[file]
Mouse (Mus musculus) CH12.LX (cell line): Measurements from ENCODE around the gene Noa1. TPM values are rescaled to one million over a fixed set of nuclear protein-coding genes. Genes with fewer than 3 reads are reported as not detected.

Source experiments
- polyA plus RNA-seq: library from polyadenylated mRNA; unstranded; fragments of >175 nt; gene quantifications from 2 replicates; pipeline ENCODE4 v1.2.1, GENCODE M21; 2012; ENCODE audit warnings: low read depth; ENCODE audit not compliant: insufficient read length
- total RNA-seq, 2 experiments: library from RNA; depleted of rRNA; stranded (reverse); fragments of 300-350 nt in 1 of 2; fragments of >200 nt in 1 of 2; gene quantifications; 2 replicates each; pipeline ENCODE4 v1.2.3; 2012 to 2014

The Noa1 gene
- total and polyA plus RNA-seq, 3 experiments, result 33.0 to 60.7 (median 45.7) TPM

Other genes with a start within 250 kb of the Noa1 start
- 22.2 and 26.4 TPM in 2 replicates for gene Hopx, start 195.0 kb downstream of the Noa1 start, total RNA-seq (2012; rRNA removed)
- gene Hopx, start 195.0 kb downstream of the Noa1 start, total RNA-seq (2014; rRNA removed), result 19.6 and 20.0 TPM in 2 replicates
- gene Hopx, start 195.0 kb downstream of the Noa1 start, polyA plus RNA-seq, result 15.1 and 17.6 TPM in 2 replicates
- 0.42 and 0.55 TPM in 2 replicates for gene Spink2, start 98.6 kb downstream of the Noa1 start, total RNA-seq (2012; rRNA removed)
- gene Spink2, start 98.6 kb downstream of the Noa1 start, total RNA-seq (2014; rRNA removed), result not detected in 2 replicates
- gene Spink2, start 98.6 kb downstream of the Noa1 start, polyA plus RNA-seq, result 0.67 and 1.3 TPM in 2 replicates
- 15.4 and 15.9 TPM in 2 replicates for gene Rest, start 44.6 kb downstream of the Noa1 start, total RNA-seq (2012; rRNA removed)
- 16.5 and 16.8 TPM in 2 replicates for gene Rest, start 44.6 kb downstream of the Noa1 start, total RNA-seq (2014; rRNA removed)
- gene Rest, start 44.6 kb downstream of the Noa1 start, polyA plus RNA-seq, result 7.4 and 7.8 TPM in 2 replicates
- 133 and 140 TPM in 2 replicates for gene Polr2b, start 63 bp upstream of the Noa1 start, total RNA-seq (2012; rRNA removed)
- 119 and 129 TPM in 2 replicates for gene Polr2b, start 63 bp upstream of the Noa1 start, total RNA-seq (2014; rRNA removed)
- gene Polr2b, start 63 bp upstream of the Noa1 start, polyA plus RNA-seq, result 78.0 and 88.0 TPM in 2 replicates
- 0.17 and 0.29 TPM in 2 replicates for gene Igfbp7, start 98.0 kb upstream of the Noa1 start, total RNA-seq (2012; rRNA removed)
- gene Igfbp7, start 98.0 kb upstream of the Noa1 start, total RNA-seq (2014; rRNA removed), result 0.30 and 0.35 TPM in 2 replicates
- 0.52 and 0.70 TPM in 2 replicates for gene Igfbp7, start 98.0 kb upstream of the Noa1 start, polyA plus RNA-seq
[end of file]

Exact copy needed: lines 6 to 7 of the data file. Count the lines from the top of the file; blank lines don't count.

- total and polyA plus RNA-seq, 3 experiments, result 33.0 to 60.7 (median 45.7) TPM

Other genes with a start within 250 kb of the Noa1 start